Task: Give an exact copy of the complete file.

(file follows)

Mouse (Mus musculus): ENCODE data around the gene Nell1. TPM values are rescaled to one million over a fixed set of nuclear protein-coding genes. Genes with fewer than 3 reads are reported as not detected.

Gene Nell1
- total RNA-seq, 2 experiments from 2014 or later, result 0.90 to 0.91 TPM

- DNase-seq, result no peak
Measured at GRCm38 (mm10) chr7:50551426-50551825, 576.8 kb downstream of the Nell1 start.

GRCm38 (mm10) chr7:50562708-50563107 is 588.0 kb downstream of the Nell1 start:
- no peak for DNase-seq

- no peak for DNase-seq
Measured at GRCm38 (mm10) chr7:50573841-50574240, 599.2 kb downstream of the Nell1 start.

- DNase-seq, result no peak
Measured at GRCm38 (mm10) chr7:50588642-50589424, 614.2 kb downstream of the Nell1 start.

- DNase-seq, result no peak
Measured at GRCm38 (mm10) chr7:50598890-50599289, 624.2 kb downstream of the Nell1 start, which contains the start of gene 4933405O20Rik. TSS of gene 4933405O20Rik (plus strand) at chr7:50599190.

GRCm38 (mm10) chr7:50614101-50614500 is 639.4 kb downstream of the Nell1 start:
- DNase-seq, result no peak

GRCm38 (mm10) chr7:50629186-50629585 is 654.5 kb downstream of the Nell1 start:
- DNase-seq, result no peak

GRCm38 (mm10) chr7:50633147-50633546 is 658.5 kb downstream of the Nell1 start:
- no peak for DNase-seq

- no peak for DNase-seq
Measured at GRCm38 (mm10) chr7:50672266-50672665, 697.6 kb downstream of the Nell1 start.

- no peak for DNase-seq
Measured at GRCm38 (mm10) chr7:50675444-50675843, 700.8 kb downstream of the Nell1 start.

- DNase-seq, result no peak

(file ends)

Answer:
Mouse (Mus musculus): ENCODE data around the gene Nell1. TPM values are rescaled to one million over a fixed set of nuclear protein-coding genes. Genes with fewer than 3 reads are reported as not detected.

Gene Nell1
- total RNA-seq, 2 experiments from 2014 or later, result 0.90 to 0.91 TPM

- DNase-seq, result no peak
Measured at GRCm38 (mm10) chr7:50551426-50551825, 576.8 kb downstream of the Nell1 start.

GRCm38 (mm10) chr7:50562708-50563107 is 588.0 kb downstream of the Nell1 start:
- no peak for DNase-seq

- no peak for DNase-seq
Measured at GRCm38 (mm10) chr7:50573841-50574240, 599.2 kb downstream of the Nell1 start.

- DNase-seq, result no peak
Measured at GRCm38 (mm10) chr7:50588642-50589424, 614.2 kb downstream of the Nell1 start.

- DNase-seq, result no peak
Measured at GRCm38 (mm10) chr7:50598890-50599289, 624.2 kb downstream of the Nell1 start, which contains the start of gene 4933405O20Rik. TSS of gene 4933405O20Rik (plus strand) at chr7:50599190.

GRCm38 (mm10) chr7:50614101-50614500 is 639.4 kb downstream of the Nell1 start:
- DNase-seq, result no peak

GRCm38 (mm10) chr7:50629186-50629585 is 654.5 kb downstream of the Nell1 start:
- DNase-seq, result no peak

GRCm38 (mm10) chr7:50633147-50633546 is 658.5 kb downstream of the Nell1 start:
- no peak for DNase-seq

- no peak for DNase-seq
Measured at GRCm38 (mm10) chr7:50672266-50672665, 697.6 kb downstream of the Nell1 start.

- no peak for DNase-seq
Measured at GRCm38 (mm10) chr7:50675444-50675843, 700.8 kb downstream of the Nell1 start.

- DNase-seq, result no peak